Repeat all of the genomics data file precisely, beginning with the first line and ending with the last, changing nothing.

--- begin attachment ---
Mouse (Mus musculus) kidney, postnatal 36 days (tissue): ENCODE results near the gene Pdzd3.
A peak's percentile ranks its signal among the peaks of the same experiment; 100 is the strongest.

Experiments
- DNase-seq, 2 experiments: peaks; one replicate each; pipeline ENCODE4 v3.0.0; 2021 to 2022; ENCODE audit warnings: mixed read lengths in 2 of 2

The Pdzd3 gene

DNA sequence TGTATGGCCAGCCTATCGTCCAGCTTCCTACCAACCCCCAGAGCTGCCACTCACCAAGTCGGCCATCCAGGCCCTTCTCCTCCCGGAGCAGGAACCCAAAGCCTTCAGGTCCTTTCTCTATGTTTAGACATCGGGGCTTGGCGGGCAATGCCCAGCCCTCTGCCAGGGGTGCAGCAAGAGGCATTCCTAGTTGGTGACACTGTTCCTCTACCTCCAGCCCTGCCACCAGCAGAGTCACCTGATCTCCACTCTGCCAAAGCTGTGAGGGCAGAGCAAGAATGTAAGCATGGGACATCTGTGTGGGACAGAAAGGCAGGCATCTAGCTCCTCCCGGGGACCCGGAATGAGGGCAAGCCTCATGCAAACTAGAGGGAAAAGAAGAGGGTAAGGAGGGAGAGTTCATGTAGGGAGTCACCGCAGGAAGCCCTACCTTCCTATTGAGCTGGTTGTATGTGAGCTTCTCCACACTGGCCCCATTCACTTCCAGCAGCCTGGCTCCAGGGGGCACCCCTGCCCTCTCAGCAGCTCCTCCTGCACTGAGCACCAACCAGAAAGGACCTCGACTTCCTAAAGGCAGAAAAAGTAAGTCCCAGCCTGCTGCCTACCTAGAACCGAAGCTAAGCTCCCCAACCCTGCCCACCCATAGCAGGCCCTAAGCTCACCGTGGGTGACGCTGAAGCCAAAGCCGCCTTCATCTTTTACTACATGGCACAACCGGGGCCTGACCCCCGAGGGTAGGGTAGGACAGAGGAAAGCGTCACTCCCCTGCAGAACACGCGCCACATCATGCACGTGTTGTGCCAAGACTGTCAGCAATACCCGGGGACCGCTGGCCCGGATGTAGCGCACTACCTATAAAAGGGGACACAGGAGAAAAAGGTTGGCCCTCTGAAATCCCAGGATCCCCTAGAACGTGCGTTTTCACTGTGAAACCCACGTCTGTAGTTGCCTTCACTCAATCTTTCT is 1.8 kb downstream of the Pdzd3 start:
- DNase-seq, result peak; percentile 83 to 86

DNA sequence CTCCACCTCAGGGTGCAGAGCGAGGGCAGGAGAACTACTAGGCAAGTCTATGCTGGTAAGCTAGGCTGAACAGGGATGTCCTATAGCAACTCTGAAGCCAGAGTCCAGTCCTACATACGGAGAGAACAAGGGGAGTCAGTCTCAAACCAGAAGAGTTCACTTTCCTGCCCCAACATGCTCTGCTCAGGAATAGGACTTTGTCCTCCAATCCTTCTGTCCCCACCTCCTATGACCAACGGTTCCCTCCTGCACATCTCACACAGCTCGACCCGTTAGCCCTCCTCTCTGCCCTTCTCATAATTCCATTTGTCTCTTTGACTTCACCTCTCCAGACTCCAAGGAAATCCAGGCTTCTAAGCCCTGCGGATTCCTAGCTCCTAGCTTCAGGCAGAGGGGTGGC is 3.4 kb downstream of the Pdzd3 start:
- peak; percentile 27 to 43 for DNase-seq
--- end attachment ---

Mouse (Mus musculus) kidney, postnatal 36 days (tissue): ENCODE results near the gene Pdzd3.
A peak's percentile ranks its signal among the peaks of the same experiment; 100 is the strongest.

Experiments
- DNase-seq, 2 experiments: peaks; one replicate each; pipeline ENCODE4 v3.0.0; 2021 to 2022; ENCODE audit warnings: mixed read lengths in 2 of 2

The Pdzd3 gene

DNA sequence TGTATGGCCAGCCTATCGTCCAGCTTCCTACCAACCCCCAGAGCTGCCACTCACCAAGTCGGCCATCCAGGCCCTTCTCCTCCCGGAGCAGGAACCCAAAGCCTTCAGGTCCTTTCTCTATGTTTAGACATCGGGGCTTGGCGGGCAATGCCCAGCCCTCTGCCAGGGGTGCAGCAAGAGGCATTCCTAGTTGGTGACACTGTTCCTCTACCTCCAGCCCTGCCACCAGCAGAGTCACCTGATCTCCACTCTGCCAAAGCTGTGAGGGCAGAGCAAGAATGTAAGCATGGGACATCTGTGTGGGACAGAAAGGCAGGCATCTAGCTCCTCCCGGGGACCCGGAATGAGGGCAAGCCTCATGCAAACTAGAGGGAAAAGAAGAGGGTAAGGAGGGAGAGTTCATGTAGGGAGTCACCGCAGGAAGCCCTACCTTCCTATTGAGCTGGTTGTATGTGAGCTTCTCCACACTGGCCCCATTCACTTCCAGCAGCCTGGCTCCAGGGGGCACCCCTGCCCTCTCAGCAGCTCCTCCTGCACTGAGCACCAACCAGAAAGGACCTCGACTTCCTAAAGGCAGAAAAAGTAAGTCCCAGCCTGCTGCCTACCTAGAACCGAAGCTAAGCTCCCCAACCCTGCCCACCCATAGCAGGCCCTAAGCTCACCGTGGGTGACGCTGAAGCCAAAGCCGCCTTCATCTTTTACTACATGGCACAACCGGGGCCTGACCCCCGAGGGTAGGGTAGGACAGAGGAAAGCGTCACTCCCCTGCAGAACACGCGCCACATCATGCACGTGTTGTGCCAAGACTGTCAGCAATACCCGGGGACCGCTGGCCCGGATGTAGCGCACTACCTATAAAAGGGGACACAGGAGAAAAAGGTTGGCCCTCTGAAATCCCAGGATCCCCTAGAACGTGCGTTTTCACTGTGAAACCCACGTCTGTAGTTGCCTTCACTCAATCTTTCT is 1.8 kb downstream of the Pdzd3 start:
- DNase-seq, result peak; percentile 83 to 86

DNA sequence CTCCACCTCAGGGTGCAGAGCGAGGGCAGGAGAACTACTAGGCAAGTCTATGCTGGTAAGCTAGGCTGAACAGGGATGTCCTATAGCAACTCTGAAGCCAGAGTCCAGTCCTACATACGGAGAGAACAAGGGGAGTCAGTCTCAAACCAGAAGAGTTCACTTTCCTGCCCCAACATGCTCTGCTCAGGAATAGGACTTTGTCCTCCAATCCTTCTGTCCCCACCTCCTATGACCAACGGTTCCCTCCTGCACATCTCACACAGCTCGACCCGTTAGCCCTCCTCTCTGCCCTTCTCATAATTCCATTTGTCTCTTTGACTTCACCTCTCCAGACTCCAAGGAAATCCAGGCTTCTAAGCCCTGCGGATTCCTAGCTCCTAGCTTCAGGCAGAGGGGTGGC is 3.4 kb downstream of the Pdzd3 start:
- peak; percentile 27 to 43 for DNase-seq